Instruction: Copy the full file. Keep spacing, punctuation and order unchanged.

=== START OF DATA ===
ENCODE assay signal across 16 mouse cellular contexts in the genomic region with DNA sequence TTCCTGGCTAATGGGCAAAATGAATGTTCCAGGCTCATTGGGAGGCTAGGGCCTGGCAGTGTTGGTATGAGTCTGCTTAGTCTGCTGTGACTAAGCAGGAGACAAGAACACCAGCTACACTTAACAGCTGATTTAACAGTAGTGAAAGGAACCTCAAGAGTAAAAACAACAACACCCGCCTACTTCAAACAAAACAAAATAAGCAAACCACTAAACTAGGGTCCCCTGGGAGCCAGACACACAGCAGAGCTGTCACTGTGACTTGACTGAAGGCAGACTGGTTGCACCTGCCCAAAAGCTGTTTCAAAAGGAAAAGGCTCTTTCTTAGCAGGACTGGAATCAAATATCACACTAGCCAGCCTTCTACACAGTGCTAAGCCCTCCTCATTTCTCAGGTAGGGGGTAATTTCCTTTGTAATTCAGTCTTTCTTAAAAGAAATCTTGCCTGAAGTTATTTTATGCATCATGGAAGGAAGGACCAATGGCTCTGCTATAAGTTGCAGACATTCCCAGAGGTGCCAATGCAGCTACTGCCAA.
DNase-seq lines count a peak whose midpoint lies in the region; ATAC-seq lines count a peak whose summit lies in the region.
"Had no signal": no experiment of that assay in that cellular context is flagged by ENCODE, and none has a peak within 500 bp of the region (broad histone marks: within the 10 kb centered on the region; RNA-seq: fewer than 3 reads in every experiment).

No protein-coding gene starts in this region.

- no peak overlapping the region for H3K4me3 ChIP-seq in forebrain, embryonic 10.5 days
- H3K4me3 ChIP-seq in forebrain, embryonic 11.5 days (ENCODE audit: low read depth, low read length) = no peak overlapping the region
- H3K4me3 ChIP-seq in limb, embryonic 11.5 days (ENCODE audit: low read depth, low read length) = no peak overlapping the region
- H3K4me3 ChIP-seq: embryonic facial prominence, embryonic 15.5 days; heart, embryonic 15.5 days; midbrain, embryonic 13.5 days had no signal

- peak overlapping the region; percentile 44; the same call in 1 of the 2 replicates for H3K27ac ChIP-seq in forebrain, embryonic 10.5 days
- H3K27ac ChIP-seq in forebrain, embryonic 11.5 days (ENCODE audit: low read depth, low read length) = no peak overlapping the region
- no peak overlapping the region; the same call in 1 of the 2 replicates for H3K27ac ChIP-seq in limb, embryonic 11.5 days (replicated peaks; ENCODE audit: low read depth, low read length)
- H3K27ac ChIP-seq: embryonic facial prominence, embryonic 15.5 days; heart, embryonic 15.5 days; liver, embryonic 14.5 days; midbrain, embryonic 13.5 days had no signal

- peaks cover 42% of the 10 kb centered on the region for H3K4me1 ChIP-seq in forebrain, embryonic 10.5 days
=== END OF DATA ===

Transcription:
ENCODE assay signal across 16 mouse cellular contexts in the genomic region with DNA sequence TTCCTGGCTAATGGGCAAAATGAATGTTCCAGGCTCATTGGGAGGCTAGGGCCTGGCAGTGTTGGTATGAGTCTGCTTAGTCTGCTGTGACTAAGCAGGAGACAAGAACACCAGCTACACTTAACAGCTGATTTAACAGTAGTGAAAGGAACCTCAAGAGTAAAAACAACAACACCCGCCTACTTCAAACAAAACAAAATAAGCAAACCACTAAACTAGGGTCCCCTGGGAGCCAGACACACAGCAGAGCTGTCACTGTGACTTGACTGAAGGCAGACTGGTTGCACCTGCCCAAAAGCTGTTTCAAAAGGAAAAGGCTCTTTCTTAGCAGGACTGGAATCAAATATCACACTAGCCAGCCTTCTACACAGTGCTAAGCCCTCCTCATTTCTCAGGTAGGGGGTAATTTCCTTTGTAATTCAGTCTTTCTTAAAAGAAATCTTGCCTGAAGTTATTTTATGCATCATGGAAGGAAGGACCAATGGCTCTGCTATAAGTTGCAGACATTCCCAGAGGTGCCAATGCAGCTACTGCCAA.
DNase-seq lines count a peak whose midpoint lies in the region; ATAC-seq lines count a peak whose summit lies in the region.
"Had no signal": no experiment of that assay in that cellular context is flagged by ENCODE, and none has a peak within 500 bp of the region (broad histone marks: within the 10 kb centered on the region; RNA-seq: fewer than 3 reads in every experiment).

No protein-coding gene starts in this region.

- no peak overlapping the region for H3K4me3 ChIP-seq in forebrain, embryonic 10.5 days
- H3K4me3 ChIP-seq in forebrain, embryonic 11.5 days (ENCODE audit: low read depth, low read length) = no peak overlapping the region
- H3K4me3 ChIP-seq in limb, embryonic 11.5 days (ENCODE audit: low read depth, low read length) = no peak overlapping the region
- H3K4me3 ChIP-seq: embryonic facial prominence, embryonic 15.5 days; heart, embryonic 15.5 days; midbrain, embryonic 13.5 days had no signal

- peak overlapping the region; percentile 44; the same call in 1 of the 2 replicates for H3K27ac ChIP-seq in forebrain, embryonic 10.5 days
- H3K27ac ChIP-seq in forebrain, embryonic 11.5 days (ENCODE audit: low read depth, low read length) = no peak overlapping the region
- no peak overlapping the region; the same call in 1 of the 2 replicates for H3K27ac ChIP-seq in limb, embryonic 11.5 days (replicated peaks; ENCODE audit: low read depth, low read length)
- H3K27ac ChIP-seq: embryonic facial prominence, embryonic 15.5 days; heart, embryonic 15.5 days; liver, embryonic 14.5 days; midbrain, embryonic 13.5 days had no signal

- peaks cover 42% of the 10 kb centered on the region for H3K4me1 ChIP-seq in forebrain, embryonic 10.5 days